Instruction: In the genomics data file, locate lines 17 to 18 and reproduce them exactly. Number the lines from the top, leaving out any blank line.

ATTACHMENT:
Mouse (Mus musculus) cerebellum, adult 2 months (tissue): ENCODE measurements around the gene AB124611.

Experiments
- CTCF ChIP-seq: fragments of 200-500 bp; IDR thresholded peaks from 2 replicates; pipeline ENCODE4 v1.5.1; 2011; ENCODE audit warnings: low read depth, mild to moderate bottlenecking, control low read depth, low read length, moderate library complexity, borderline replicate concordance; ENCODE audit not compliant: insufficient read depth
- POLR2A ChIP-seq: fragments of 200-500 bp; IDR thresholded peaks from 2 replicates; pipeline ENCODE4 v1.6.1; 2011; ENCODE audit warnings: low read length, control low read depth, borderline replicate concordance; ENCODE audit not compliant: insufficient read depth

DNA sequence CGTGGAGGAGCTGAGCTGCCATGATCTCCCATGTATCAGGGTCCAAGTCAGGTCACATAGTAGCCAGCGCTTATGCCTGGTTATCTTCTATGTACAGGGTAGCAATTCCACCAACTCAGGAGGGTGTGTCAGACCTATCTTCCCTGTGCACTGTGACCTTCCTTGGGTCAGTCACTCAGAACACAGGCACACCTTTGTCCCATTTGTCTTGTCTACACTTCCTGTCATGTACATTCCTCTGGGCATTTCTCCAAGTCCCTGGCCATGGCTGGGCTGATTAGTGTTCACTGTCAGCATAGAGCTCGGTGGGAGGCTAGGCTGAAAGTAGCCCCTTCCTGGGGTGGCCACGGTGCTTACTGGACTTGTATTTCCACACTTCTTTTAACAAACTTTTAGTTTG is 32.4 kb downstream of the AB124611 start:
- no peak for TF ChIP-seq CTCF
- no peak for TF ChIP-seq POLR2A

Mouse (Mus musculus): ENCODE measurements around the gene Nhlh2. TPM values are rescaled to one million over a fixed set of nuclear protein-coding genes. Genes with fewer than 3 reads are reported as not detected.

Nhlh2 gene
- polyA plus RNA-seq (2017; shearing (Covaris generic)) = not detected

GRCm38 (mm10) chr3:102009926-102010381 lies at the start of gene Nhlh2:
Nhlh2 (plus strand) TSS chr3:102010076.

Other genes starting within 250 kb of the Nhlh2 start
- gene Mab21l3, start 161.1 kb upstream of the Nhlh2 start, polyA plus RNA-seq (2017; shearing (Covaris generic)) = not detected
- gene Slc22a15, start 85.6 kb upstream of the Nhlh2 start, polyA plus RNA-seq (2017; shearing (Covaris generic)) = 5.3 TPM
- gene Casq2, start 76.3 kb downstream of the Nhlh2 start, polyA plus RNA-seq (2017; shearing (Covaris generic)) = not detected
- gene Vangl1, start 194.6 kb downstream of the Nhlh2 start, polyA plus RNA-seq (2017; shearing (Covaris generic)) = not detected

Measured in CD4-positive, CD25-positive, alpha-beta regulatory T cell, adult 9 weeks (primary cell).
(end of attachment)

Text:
- gene Vangl1, start 194.6 kb downstream of the Nhlh2 start, polyA plus RNA-seq (2017; shearing (Covaris generic)) = not detected

Measured in CD4-positive, CD25-positive, alpha-beta regulatory T cell, adult 9 weeks (primary cell).